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Comment: Re:Not about jealousy, but ... (Score 2) 220

by Grishnakh (#47421635) Attached to: Dubai's Climate-Controlled Dome City Is a Dystopia Waiting To Happen

Still why people live in such places

Because that's where they're allowed to live. You think some European country with a nice, mild climate is willing to give up a large fraction of its territory so that the entire population of the UAE can relocate their country there?

Comment: Re:perhaps 'talented' or 'skilled' would be better (Score 1) 274

by Grishnakh (#47409301) Attached to: The World's Best Living Programmers

Yes, but a relevant fix on a kernel driver doesn't make you any money at all, whereas some shitty iOS fleshlight app can make you rich and famous. Just ask the guys at Rovio. This is one of the fundamental problems. Programmers have to make ends meet too, and there's apparently no shortage of fools willing to spend money on some stupid iOS/Android app.

I wonder if, "a few years ago" as you put it, the smart people working on some product in Linux distros were still young, in college, and didn't have many bills to worry about. Nowadays, they've gotten older, are married, have more expenses, etc., so they've had to concentrate on jobs which earn them money. Also, it does seem to me that the cost of living has risen greatly in the US in the last 15 years, largely thanks to the housing bubble. Back when I was in college in the 90s, it was easy to find a nice apartment for $400, or share an apartment for $200, and gas was $1/gallon. Now gas is $4/gallon and you're looking at a minimum of $1200/month to rent anything decent; you might get something for $600 if you rent a room in someone's basement and get a PO box because your landlord refuses to let you have your name associated with the address and receive mail there.

Comment: Re:Incoming international flights (Score 1) 658

by Grishnakh (#47408119) Attached to: TSA Prohibits Taking Discharged Electronic Devices Onto Planes

If the terrorists really wanted to change things in America, they should blow up Congress. The American people wouldn't mind much since everyone here hates Congress, and there wouldn't be any collateral damage (except maybe aides, but they're really minions of the Congresscritters anyway).

Unfortunately, the security there is probably pretty good actually; it's a lot easier to go after civilian targets.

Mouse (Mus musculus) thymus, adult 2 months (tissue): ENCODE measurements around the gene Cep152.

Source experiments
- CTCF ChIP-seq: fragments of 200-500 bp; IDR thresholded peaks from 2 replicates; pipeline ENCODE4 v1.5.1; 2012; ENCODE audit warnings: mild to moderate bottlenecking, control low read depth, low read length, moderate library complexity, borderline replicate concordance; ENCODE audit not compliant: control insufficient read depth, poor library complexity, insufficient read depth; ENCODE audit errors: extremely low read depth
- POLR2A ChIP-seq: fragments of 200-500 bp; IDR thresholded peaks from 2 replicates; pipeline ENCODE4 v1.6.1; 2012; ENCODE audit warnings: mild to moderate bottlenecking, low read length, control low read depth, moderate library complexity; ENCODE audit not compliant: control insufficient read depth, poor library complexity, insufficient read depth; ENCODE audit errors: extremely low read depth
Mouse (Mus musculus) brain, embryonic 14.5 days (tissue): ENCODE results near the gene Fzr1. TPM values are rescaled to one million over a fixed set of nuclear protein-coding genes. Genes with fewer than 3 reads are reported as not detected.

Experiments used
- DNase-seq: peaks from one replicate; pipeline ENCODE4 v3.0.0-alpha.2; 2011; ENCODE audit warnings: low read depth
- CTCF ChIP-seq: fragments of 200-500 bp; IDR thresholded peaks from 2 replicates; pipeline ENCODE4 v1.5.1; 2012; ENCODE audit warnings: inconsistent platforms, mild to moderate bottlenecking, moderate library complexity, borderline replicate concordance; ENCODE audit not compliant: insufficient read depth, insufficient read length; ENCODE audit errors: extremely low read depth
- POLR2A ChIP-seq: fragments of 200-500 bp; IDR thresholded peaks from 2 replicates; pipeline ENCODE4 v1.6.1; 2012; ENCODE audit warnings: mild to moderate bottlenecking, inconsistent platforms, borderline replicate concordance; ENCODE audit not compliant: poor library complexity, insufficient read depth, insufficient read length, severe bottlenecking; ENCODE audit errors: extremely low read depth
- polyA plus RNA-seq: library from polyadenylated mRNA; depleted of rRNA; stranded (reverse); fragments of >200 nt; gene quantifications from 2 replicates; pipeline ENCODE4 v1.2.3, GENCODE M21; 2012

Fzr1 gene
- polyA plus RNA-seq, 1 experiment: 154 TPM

Comment: Re:Incoming international flights (Score 1) 658

by Grishnakh (#47402219) Attached to: TSA Prohibits Taking Discharged Electronic Devices Onto Planes

Those numbers are somewhat misleading. The big problem is that they don't show the number of passenger-miles traveled per year; this number has risen greatly over the decades. Everyone (in the US) flies these days; back in 1970, only richer people took planes anywhere, or when others did, it was a rare event because it was so expensive.

Also, since this is about American airport security, these numbers are misleading since they show ALL accidents worldwide. There's a lot more air travel internationally than there used to be, as the standards of living rise in developing nations (and everywhere really). Accidents in Malaysia or Brazil by airlines which don't even operate within the US don't really worry Americans much, it's accidents on our own planes in our own country that are concerning.

Comment: Re:Incoming international flights (Score 1) 658

by Grishnakh (#47402185) Attached to: TSA Prohibits Taking Discharged Electronic Devices Onto Planes

You don't need hundreds of wall-warts and cables. Lots of hotels have all-in-one cellphone charging stations (and so do lots of airports, just not near TSA lines). There aren't that many cellphone cables, especially now that everyone except stupid Apple has standardized on the microUSB plug. MiniUSB, MicroUSB, and a couple of Apple connectors would work for probably every phone made in the last 8 years that anyone still uses. For laptops, all you need to do is provide electrical outlets, since everyone carries around their charger. One of the $10 universal international power adapters will allow international travelers to use their chargers if they didn't bring a US power cord (every charger operates on 110V-240V, the only problem is the physical plug).

So all the TSA would have to do is provide about $30 worth of extension cords and adapters. Of course, knowing how inept Obama is with everything, that won't happen.